Oct 18, 2021
CHM 221 - Organic BiochemistryCredits: 3
Instructional Contact Hours: 3
Addresses the major human metabolic pathways from an enzymatic perspective. Relies heavily on the major classes of organic compounds and the interrelationships of biologically active compounds. Designed for students interested in careers in health related fields, biochemistry, medicine or pharmacy.
Prerequisite(s): READING LEVEL 2, WRITING LEVEL 2, MATH LEVEL 5 and BIO 171 or CHM 210
Lecture Hours: 45 Lab Hours: 0
Meets MTA Requirement: Natural Science
Outcomes and Objectives
- Communicate effectively
- Demonstrate understanding by reading, speaking, and writing.
- Employ critical writing and active listening to obtain or convey information.
- Collect and analyze data.
- Identify trends, solve problems, and conclude logically by integrating concepts.
- Apply chemical principles to biochemical systems
- Explain the basic principles of ionic and covalent bonding.
- Describe the importance of pH and its relationship to the reactivity and stability of molecules.
- Explain the significance of hydrogen bonding to biochemical molecules.
- Explain the first and second laws of thermodynamics, coupling of reactions, catabolic, anabolic, exergonic and endergonic reactions.
- Apply organic chemistry principles to biochemical systems
- Draw and name functional groups and use their chemical properties to predict the reactivity and physical characteristics of molecules.
- Recognize how functional groups in biochemically relevant macromolecules are inter-converted.
- Explain the molecular structures of functional groups in terms of enantiomers, chiral and achiral centers, stereoisomers, isomers and conformers.
- Apply principles of enzyme kinetics to biochemical systems
- Explain how enzymes are specific and selective catalysts with reference to the chemical properties of amino acids and prosthetic groups.
- Define activation energy and describe how it is related to reaction rates, free energy and bonding energy.
- Describe the Michaelis-Menton and allosteric model for enzyme kinetics to calculate Km and Vmax.
- Recognize the importance of pH, temperature, salt concentration, enzyme concentration, substrate concentration and inhibitors in regulating enzymatic activity.
- Explain the differences between competitive, non-competitive and uncompetitive inhibitors and how these can be identified using enzyme kinetics and Lineweaver-Burke plots.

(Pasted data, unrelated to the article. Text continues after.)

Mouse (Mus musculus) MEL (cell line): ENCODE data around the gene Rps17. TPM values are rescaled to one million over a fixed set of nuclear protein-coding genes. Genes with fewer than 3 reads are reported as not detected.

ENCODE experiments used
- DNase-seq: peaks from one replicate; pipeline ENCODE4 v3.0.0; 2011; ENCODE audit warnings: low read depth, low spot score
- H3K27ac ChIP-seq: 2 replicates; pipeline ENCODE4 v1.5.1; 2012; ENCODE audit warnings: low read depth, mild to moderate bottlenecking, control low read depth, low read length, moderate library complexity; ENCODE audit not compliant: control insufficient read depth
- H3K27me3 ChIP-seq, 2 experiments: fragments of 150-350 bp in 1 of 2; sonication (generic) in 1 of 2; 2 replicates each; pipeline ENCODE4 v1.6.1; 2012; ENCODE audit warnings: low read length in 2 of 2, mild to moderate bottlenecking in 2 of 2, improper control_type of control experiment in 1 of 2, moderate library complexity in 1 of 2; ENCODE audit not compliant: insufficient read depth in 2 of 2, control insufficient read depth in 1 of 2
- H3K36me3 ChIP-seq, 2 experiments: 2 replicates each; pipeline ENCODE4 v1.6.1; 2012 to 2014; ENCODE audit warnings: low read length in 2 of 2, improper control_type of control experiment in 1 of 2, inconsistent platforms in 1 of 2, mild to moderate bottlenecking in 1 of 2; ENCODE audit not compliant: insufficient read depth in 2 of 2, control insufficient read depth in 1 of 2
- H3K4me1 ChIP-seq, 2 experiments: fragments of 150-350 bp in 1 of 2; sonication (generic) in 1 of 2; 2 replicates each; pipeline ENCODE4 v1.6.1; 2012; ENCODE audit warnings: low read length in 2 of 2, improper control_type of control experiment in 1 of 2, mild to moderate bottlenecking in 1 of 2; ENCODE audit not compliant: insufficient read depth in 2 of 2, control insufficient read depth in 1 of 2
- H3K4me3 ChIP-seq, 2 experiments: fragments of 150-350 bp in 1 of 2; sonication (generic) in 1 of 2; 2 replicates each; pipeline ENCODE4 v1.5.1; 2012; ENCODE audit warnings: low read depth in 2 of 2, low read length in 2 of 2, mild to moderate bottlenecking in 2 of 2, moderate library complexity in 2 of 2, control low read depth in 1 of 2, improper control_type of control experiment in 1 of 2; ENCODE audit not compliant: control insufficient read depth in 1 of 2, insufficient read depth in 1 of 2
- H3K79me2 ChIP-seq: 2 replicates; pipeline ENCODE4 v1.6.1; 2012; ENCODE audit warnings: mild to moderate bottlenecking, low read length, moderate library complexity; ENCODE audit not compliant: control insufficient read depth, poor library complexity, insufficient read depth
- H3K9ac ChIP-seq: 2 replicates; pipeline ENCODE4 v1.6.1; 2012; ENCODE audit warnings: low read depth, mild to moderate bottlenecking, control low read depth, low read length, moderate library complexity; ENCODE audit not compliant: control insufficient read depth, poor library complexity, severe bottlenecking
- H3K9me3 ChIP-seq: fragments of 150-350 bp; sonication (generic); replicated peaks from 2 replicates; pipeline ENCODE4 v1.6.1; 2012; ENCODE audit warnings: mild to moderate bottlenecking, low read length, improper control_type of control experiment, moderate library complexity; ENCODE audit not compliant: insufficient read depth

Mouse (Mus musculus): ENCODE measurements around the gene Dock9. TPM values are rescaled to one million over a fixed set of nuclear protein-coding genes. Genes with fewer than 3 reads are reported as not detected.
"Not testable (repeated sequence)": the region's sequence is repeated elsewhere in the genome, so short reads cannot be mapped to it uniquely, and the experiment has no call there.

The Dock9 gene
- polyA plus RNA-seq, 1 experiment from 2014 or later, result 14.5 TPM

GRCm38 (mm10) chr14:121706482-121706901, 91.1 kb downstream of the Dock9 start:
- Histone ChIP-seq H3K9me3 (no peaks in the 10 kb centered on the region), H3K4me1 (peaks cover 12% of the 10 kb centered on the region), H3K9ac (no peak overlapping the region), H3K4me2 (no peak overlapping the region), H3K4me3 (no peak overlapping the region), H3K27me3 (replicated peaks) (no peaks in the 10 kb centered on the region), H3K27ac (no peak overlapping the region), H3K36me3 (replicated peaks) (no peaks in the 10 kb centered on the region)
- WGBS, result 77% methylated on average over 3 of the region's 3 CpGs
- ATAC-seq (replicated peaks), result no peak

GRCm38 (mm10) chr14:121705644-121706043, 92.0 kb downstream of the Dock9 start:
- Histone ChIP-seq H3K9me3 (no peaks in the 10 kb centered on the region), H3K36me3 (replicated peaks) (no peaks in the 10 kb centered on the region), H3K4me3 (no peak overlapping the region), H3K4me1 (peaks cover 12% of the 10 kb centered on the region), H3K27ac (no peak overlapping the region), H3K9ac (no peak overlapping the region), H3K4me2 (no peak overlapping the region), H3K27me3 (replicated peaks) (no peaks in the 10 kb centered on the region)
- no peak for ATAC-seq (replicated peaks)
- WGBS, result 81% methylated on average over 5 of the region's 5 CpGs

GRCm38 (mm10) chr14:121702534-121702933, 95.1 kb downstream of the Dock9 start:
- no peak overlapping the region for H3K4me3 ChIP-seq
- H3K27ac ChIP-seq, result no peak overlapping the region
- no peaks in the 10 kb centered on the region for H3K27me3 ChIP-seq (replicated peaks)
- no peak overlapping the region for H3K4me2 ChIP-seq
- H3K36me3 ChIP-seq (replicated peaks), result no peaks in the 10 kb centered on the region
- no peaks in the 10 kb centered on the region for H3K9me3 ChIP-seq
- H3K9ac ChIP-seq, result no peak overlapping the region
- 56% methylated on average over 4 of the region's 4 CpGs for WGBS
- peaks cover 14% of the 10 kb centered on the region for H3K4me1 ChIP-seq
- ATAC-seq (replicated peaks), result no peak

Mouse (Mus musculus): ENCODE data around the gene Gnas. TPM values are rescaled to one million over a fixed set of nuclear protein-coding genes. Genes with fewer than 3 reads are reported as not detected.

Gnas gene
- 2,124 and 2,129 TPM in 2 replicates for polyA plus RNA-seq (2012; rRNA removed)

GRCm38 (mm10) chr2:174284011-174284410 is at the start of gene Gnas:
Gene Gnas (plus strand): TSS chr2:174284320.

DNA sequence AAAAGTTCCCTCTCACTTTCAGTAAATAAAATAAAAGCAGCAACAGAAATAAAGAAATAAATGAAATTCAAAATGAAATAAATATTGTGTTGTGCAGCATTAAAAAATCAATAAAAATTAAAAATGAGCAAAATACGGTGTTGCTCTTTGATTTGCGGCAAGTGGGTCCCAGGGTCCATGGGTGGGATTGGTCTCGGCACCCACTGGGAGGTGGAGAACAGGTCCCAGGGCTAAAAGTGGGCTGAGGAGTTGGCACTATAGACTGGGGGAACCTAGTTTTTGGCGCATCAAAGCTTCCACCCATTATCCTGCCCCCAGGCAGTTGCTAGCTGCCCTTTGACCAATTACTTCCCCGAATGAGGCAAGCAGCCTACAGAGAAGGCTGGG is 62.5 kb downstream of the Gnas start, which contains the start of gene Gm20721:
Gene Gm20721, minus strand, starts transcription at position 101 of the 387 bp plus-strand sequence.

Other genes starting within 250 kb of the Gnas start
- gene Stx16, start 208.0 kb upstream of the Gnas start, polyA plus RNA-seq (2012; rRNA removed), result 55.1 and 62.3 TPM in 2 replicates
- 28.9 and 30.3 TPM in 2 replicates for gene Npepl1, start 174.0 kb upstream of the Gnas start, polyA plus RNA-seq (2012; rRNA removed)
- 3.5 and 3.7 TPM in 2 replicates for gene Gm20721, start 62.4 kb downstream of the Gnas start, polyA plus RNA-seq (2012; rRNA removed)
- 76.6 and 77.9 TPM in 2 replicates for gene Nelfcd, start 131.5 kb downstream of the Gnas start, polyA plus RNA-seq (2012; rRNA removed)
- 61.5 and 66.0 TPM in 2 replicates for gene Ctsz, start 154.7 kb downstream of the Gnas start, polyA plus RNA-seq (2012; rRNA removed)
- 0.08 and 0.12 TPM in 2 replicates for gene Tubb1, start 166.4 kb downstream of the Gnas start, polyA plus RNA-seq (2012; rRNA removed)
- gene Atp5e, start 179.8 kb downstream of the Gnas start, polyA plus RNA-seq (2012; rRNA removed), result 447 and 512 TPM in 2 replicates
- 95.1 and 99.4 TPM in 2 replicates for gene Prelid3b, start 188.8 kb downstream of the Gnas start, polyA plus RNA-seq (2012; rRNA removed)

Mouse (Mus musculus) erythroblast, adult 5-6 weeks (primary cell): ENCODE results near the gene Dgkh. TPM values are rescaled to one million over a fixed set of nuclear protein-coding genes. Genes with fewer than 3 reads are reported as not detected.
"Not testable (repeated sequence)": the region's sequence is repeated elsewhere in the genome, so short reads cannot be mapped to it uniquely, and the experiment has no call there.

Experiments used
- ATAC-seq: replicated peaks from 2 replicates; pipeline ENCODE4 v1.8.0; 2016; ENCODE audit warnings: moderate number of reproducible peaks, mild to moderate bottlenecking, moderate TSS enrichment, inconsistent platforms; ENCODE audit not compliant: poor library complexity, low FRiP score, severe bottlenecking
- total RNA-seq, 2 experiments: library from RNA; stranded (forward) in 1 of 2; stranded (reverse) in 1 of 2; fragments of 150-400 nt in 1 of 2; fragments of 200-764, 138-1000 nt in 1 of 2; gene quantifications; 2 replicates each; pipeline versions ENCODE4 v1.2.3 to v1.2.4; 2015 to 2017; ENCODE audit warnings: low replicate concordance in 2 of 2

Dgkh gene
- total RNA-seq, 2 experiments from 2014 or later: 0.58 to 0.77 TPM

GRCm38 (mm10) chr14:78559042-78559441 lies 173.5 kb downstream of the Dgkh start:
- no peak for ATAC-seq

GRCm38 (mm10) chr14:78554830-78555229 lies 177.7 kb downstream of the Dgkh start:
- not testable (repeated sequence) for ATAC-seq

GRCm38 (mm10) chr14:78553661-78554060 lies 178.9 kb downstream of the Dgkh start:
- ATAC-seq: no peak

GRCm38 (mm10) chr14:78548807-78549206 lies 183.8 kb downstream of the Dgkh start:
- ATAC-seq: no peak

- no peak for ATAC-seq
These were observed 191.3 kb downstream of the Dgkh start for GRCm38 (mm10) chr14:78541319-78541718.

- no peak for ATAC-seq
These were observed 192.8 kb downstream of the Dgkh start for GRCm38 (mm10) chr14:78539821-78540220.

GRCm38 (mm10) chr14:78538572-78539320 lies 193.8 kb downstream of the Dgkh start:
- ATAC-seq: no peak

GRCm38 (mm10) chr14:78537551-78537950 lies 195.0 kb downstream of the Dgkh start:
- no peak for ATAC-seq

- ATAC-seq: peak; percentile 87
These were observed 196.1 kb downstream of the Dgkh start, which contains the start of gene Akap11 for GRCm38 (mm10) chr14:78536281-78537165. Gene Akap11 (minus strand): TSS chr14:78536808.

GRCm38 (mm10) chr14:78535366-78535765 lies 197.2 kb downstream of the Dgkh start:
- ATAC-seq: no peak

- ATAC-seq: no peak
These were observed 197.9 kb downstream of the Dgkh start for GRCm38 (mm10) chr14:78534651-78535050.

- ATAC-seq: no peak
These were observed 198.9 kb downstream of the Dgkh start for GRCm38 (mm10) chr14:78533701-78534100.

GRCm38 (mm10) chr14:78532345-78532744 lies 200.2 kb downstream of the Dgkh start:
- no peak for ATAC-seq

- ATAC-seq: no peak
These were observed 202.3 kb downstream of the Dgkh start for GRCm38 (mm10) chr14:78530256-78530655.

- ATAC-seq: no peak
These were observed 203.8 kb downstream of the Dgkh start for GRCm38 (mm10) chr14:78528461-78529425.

- Describe the simple classification of enzymes by their function.
- Describe cellular process in a biochemical system
- Carbohydrate metabolism:
- Describe the major points of regulation and interconnections between glycolysis, the pentose pathway, anaerobic degradation and the Krebs cycle.
- Identify and explain the importance of ATP, NADH, and FADH2 in glycolysis, the Kreb cycle, the pentose pathway and the electron transport chain.
- Explain the physiological relevance of these pathways and strategies for driving endothermic reactions.
- Explain the significance of the pentose pathway and anaerobic respiration and their regulation points.
- Fat metabolism:
- Explain the major molecules involved in fatty acid metabolism and ?-oxidation.
- Describe the methods of regulation, the interconnections of these metabolic pathways and recycling of the metabolites.
- Compare the overall energy efficiency of the aerobic respiration, anaerobic degradation of glucose and lipid metabolism.
- Nitrogen metabolism:
- Explain the major molecules involved in deamination and the carbon chain breakdown from the available amino acid pool.
- Describe the methods of regulation and interconnections of protein metabolism.
- Describe the methods of regulation and interconnections of nucleic acid metabolism.
- Cell signaling / communication:
- Identify the major molecules and the reactions involved in cell signaling.
- Describe how cell signaling regulates the various metabolic processes within a cell.
Add to Portfolio (opens a new window)